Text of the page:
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Induction and suppression of antiviral RNA interference by influenza A virus in mammalian cells

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Abstract

Influenza A virus (IAV) causes annual epidemics and occasional pandemics, and is one of the best-characterized human RNA viral pathogens1. However, a physiologically relevant role for the RNA interference (RNAi) suppressor activity of the IAV non-structural protein 1 (NS1), reported over a decade ago2, remains unknown3. Plant and insect viruses have evolved diverse virulence proteins to suppress RNAi as their hosts produce virus-derived small interfering RNAs (siRNAs) that direct specific antiviral defence47 by an RNAi mechanism dependent on the slicing activity of Argonaute proteins (AGOs)8,9. Recent studies have documented induction and suppression of antiviral RNAi in mouse embryonic stem cells and suckling mice10,11. However, it is still under debate whether infection by IAV or any other RNA virus that infects humans induces and/or suppresses antiviral RNAi in mature mammalian somatic cells1221. Here, we demonstrate that mature human somatic cells produce abundant virus-derived siRNAs co-immunoprecipitated with AGOs in response to IAV infection. We show that the biogenesis of viral siRNAs from IAV double-stranded RNA (dsRNA) precursors in infected cells is mediated by wild-type human Dicer and potently suppressed by both NS1 of IAV as well as virion protein 35 (VP35) of Ebola and Marburg filoviruses. We further demonstrate that the slicing catalytic activity of AGO2 inhibits IAV and other RNA viruses in mature mammalian cells, in an interferon-independent fashion. Altogether, our work shows that IAV infection induces and suppresses antiviral RNAi in differentiated mammalian somatic cells.

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Figure 1: Production of viral siRNAs in mature human somatic cells.
Figure 2: Wild-type (WT) hDicer is necessary and sufficient for the biogenesis of human vsiRNAs in differentiated somatic cells.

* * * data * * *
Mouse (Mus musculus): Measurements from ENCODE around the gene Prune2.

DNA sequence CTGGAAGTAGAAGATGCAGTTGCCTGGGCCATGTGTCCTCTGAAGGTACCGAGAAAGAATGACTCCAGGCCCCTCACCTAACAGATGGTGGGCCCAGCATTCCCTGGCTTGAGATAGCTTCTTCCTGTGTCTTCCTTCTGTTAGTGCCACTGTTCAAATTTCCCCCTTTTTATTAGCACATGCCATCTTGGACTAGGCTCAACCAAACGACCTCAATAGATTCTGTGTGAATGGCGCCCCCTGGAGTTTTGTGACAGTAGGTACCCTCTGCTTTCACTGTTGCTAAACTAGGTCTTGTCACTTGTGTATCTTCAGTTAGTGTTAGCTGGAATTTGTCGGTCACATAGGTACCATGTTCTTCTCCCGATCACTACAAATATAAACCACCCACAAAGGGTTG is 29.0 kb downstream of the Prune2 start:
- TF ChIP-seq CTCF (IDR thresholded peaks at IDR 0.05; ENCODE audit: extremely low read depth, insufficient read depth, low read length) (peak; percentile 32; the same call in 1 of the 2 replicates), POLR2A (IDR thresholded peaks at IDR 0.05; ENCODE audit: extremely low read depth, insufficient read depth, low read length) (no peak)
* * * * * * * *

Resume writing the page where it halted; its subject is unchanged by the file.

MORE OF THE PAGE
Figure 3: Induction and suppression of influenza vsiRNA biogenesis in distinct human and monkey somatic cells.
Figure 4: AGO2 slicing activity restricts IAV, EMCV and VSV in mammalian somatic cells.

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  • 14 July 2017

    In the PDF version of this article previously published, the year of publication provided in the footer of each page and in the 'How to cite' section was erroneously given as 2017, it should have been 2016. This error has now been corrected. The HTML version of the article was not affected.

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Acknowledgements

The authors thank L.A. Ball, C. Basler, B.R. Cullen, A. Garcia-Sastre, C. Rice, M. McDonald, K.L. Johnson, Q. Liu and P. Palese for providing materials, A. Tarakhovsky for scientific discussions and support, and F. Uhl and A.E. Handte-Reinecker for technical assistance. G. Hannon provided Ago2D587A MEF lines. This study was supported by NIH grants R01AI107087 (to K.L.J.), MGH Executive Committee on Research (ECOR) funds (to K.L.J.), R01AI52447 (to S.W.D.) and R56AI110579 (to S.W.D.), CNAS of UC Riverside (to S.W.D.), AI113333 and DK068181 (to H.C.R.), a Department of Defense PRCRP fellowship CA120212 (to S.C.) and NHMRC grants 1027020 and 1083596 (to P.H.).

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Contributions

Y.L. and S.D. performed all virus infection experiments in 293T, A549 and Vero cells. M.B. performed and analysed all virus infection experiments in Ago2D597A cells. J.L. performed all bioinformatic analyses of small RNA libraries. Y.H., W.-X.L. and F.V.K. assisted with cloning of small RNAs. D.A.C. and J.T.P. assisted with viral infections. H.C.R and P.H. provided reagents and interpreted results. S.C. provided Ago2D597A MEFs. S.W.D. and K.L.J conceived of the study, designed experiments, interpreted results and wrote the final manuscript.

Corresponding authors

Correspondence to Shou-Wei Ding or Kate L. Jeffrey.

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The authors declare no competing financial interests.

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Supplementary Tables 1 and 2, Supplementary Figures 1–11. (PDF 14391 kb)

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Li, Y., Basavappa, M., Lu, J. et al. Induction and suppression of antiviral RNA interference by influenza A virus in mammalian cells. Nat Microbiol 2, 16250 (2017). https://doi.org/10.1038/nmicrobiol.2016.250

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